As a background to these, young specimens of the earliest catkin-bearing trees will look well, also shrubs which flower in January and February. The winter-sweet and Japanese quince should be among the latter, especially if there is a north corner to the border. Daphne megereum must certainly be planted, and a place made at intervals for specimens of the golden-belled Foreythia suspensa, sometimes mistaken for winter jasmine. Catkins should be represented by the witch hazel and Garrya eliptica, and berried shrubs should also be in evidence.
In succession to the earliest bulbs, etc., will come the anemones and ranunculi, also auriculas, and then big masses of wallflowers and May-flowering tulips can be introduced here and there, in a setting of forget-me-nots, double arabis, London pride, and other early saxifrages.
Another April-flowering plant which never fails to succeed is Senecio doronicum (the leopard's bane); this looks well in the neighbourhood of blue and white lupins. The scarletgeum will also begin to show its flowers, and all these plants should be in their full beauty when May arrives. When primroses and polyanthuses have finished flowering, these should be divided, and annuals sown, in their stead.
Paconies, crimson, pink, and white, will now be making a glorious show in favourable situations, and the same may be said of Oriental poppies, when once these beautiful subjects have become established.
Plants for a Succession
The stately cremurus, campanulas, the mountain knapweed (centaurea montana), corydalis, thalictrifolia, and tree lupins will now begin to make a show; and if autumn-sown annuals are a possibility, these fill in well if sown in bold masses between the other plants. Sweet-peas will, of course, occur to the mind in this connection.
From this period onward the true summer flowers will be in their prime, and a selection can therefore be made from the portion of the article dealing with the main flower-border for July, August, and September.
When September is past, Michaelmas daisies, chrysanthemums, Japanese anemones, late-flowering phloxes, and golden rod will continue the display; second batches of annuals will go on well into November if the weather is mild. Red-hot pokers will also show up well. A really important feature of the garden in autumn will be its dahlias, both cactus and pompone, fancy and show varieties, and a minor, but no less beautiful, trait can be introduced by planting lilium speciosum, which will continue blooming well over October in mild situations.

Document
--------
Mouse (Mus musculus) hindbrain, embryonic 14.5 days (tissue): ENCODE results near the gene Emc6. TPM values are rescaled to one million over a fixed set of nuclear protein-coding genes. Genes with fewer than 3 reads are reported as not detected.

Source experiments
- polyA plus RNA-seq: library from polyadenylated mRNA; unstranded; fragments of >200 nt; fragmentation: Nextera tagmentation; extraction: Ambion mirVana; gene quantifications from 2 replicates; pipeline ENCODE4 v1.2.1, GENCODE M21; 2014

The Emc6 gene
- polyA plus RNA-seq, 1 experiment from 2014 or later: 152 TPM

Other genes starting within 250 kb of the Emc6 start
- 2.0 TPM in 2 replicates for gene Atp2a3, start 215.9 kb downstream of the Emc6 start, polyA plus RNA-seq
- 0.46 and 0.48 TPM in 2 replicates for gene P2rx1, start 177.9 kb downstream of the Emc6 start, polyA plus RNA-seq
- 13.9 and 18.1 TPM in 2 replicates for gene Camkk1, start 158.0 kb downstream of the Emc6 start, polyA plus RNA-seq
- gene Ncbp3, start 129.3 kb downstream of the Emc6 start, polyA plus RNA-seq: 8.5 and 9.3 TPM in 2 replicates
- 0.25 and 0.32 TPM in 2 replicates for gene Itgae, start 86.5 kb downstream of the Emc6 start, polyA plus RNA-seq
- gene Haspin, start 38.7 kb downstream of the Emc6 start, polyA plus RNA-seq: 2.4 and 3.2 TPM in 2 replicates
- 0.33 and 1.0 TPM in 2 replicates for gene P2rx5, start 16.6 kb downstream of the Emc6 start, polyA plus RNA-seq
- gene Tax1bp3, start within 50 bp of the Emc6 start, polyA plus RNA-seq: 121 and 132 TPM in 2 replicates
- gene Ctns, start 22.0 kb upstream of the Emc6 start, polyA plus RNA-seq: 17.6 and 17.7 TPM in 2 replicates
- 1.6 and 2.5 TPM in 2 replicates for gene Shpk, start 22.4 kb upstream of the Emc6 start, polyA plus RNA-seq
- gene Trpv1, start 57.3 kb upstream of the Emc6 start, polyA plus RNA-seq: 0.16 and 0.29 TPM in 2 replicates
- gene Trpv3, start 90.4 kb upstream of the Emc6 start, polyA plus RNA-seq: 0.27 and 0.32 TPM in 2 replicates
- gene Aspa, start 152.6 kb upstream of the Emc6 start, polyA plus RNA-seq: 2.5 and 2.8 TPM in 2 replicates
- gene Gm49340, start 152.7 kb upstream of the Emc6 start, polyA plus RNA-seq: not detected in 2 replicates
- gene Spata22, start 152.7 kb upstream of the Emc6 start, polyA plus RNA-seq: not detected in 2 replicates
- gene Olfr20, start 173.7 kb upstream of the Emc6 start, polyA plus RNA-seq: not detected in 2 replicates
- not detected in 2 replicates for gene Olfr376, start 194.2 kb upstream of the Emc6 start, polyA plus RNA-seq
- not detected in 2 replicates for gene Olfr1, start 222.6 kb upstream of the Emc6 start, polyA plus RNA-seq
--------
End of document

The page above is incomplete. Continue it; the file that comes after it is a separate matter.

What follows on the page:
Since the recent improvement in snapdragons (antirrhinums), no garden should be without these charming biennials, which can either be raised from seed in a greenhouse early in the year, or struck from cuttings the previous autumn. The extreme beauty of their colours makes them especially suitable for introduction, in broad bands and masses, into the herbaceous border. Among noteworthy varieties should be antirrhinum Crimson King, Fire King, Lemon Queen, Golden Chamois, Cottage Maid; these are tall varieties which can be varied with intermediate and Tom Thumb sorts, notably Intermediate Apricot and Tom Thumb White.
When planting is to be done in the herbaceous border, groups of plants will be taken from a reserve bed in which they should be heeled in - i.e., their roots covered with soil - the ground divided according to the plan, and the principal groups of plants be spaced out first. Exposure of roots, however, for any length of time must be avoided, especially during cold March winds.
Taking as an example of planting a group of phloxes, these may be placed three or more in triangular fashion, in a space varying, according to their size, from three to five feet long and the same in width. Take a spade and make holes considerably larger than the plants to be put in them, shovelling the soil out all round, and not all in one heap. Now place the plant in the hole, and fill in all round with soil. If the plant has no ball of soil to speak of, or if roots protrude from the ball, spread these out carefully and gently with the fingers, and work the finest soil well among them.
In the case of large plants, tread the soil gently down, being extremely careful not to injure roots, then fill in further, and finish off in the same way, leaving a little untrodden soil at the top. In the case of smaller plants, the trowel should be used, reversing the end for making the plants firm in their places.
If weather makes it necessary, give a good watering at the time of putting in plants, but planting in spring or autumn need not, as a rule, be accompanied by this. If planting has to be done in very dry weather, which will, of course, be avoided if possible - but which is usually inevitable where summer bedding plants have to be introduced - the method of "flooding in" the plants should be practised. The planter keeps a water-can by her side, and fills each hole as it is made, thus allowing the roots a cool and moist condition in which to begin to settle.
It may sometimes be found good to sprinkle the clippings from the lawn around and between plants on the herbaceous border, especially where fresh subjects have been planted out, and require protection from extreme heat.
When once spring weather has seen the end of dangerous frosts, any protection in the shape of straw or bracken, etc., which it has been found necessary to lay over delicate plants may be removed, and the ground should be forked over. A dressing of nitrate of soda or superphosphate of lime is an advantage at this time, and should be spread on the ground at the rate of half a pound to the square yard, and just pricked in lightly.
A corner of the herbaceous border. Such a border should begin with low-toned colouring, and, increasing in strength of colour, revert to delicate tones again through a repetition of the scheme Copyright, Ware & Sons, Feltham